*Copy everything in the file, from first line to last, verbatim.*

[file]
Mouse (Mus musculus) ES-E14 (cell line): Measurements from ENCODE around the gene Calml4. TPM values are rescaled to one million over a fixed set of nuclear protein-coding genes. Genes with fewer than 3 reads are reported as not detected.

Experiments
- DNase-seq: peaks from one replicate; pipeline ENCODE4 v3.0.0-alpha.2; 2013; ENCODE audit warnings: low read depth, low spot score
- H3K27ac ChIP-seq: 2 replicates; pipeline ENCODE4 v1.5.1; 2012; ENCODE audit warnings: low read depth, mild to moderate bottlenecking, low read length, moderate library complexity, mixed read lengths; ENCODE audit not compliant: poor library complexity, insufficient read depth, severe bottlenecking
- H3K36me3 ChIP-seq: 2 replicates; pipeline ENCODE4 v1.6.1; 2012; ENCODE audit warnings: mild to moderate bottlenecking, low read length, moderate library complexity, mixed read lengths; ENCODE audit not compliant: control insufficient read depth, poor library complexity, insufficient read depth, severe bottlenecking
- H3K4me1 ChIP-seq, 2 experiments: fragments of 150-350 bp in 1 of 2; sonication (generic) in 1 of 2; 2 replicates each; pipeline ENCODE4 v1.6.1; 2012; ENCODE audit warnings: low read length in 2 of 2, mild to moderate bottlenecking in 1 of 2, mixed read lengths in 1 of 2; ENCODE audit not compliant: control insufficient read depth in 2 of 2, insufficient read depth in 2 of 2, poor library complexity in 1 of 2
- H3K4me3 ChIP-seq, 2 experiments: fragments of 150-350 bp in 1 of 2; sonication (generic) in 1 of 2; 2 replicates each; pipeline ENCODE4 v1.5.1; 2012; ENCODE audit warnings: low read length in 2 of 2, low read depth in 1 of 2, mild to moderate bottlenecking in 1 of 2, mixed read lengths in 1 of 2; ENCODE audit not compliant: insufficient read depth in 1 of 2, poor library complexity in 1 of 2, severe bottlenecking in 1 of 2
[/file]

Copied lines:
Mouse (Mus musculus) ES-E14 (cell line): Measurements from ENCODE around the gene Calml4. TPM values are rescaled to one million over a fixed set of nuclear protein-coding genes. Genes with fewer than 3 reads are reported as not detected.

Experiments
- DNase-seq: peaks from one replicate; pipeline ENCODE4 v3.0.0-alpha.2; 2013; ENCODE audit warnings: low read depth, low spot score
- H3K27ac ChIP-seq: 2 replicates; pipeline ENCODE4 v1.5.1; 2012; ENCODE audit warnings: low read depth, mild to moderate bottlenecking, low read length, moderate library complexity, mixed read lengths; ENCODE audit not compliant: poor library complexity, insufficient read depth, severe bottlenecking
- H3K36me3 ChIP-seq: 2 replicates; pipeline ENCODE4 v1.6.1; 2012; ENCODE audit warnings: mild to moderate bottlenecking, low read length, moderate library complexity, mixed read lengths; ENCODE audit not compliant: control insufficient read depth, poor library complexity, insufficient read depth, severe bottlenecking
- H3K4me1 ChIP-seq, 2 experiments: fragments of 150-350 bp in 1 of 2; sonication (generic) in 1 of 2; 2 replicates each; pipeline ENCODE4 v1.6.1; 2012; ENCODE audit warnings: low read length in 2 of 2, mild to moderate bottlenecking in 1 of 2, mixed read lengths in 1 of 2; ENCODE audit not compliant: control insufficient read depth in 2 of 2, insufficient read depth in 2 of 2, poor library complexity in 1 of 2
- H3K4me3 ChIP-seq, 2 experiments: fragments of 150-350 bp in 1 of 2; sonication (generic) in 1 of 2; 2 replicates each; pipeline ENCODE4 v1.5.1; 2012; ENCODE audit warnings: low read length in 2 of 2, low read depth in 1 of 2, mild to moderate bottlenecking in 1 of 2, mixed read lengths in 1 of 2; ENCODE audit not compliant: insufficient read depth in 1 of 2, poor library complexity in 1 of 2, severe bottlenecking in 1 of 2